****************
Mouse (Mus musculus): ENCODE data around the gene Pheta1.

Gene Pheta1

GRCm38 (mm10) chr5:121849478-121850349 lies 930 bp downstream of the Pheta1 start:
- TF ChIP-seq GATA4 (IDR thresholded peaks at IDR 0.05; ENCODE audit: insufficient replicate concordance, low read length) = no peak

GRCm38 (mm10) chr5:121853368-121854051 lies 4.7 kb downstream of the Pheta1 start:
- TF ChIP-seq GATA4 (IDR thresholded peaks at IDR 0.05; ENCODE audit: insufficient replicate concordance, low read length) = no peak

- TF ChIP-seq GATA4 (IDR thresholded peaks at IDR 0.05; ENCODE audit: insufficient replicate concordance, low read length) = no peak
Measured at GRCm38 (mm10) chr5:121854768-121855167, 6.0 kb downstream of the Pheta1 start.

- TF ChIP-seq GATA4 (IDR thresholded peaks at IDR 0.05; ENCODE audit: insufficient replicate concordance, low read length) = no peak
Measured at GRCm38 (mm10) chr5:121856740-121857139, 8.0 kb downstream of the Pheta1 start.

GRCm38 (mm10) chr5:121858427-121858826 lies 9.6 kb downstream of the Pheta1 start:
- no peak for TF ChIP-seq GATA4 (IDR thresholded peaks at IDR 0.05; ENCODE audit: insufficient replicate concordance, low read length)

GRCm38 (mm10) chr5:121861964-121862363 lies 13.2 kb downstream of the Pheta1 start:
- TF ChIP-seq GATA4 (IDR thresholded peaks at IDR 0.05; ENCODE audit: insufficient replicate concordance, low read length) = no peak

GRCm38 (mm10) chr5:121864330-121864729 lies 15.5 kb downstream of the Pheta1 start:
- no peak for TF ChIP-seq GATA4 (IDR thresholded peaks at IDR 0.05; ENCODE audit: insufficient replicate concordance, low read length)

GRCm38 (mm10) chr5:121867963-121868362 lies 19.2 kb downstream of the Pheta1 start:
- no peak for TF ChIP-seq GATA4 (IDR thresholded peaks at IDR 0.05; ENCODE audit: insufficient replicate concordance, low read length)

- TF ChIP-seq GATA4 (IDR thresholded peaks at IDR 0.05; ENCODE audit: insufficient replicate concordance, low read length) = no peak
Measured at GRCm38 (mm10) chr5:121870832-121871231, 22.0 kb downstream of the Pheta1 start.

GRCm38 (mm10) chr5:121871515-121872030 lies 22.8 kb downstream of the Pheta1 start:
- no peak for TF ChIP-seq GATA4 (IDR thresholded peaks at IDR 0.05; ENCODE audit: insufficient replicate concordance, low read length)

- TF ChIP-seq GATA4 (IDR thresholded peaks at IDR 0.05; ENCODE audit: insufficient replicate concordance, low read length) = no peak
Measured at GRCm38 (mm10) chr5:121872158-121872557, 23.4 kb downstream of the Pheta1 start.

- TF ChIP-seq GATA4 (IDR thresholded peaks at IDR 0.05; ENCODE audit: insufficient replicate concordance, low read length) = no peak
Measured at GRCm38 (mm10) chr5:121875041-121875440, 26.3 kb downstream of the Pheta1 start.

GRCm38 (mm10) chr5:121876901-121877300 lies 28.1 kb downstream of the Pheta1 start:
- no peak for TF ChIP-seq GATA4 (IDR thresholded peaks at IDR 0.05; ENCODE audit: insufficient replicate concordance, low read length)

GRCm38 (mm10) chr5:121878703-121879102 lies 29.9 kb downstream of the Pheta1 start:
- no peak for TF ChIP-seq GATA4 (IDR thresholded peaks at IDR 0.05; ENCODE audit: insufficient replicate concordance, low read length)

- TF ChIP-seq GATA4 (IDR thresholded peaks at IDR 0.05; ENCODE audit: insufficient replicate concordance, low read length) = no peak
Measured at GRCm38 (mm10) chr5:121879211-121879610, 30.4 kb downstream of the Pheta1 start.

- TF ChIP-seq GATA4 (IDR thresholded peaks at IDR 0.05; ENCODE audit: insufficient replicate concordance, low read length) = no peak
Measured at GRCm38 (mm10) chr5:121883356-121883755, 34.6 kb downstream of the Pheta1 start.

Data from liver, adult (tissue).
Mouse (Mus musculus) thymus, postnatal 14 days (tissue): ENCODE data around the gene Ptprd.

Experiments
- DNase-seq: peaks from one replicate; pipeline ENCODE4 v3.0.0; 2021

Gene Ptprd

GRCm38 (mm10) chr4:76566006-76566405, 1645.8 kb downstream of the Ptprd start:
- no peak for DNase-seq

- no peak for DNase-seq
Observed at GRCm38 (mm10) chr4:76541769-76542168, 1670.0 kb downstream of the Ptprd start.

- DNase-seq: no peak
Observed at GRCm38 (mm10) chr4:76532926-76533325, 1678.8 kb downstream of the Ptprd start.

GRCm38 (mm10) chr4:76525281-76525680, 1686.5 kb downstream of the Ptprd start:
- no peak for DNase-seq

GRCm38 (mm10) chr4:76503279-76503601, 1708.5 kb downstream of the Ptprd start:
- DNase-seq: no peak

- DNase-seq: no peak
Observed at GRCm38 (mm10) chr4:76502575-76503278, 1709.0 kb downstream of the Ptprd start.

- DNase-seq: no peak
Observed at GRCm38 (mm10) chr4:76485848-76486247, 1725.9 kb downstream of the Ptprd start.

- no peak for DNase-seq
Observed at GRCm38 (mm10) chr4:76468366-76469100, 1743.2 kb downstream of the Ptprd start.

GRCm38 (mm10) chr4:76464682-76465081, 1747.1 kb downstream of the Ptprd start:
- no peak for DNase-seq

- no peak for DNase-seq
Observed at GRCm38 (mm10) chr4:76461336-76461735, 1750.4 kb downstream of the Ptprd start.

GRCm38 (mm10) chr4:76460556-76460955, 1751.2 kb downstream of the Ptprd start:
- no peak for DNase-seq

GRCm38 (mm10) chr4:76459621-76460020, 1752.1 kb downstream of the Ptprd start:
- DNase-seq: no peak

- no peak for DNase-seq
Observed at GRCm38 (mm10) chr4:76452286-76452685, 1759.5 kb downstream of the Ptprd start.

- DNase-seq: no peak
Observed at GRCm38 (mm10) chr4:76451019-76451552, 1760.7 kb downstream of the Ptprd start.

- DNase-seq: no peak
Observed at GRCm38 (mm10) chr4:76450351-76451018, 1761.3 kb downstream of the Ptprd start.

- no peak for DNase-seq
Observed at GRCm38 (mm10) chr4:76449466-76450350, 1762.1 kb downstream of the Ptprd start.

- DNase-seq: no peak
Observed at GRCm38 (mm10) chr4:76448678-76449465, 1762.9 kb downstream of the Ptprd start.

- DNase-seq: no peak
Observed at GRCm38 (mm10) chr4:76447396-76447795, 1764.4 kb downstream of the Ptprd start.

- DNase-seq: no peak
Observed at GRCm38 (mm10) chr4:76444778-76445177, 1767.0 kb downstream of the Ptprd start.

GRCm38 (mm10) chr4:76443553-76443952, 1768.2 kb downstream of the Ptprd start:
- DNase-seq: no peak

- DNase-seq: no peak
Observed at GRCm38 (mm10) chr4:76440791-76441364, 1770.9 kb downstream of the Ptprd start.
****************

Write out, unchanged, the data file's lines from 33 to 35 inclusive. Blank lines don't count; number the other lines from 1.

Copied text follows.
- TF ChIP-seq GATA4 (IDR thresholded peaks at IDR 0.05; ENCODE audit: insufficient replicate concordance, low read length) = no peak
Measured at GRCm38 (mm10) chr5:121883356-121883755, 34.6 kb downstream of the Pheta1 start.

Data from liver, adult (tissue).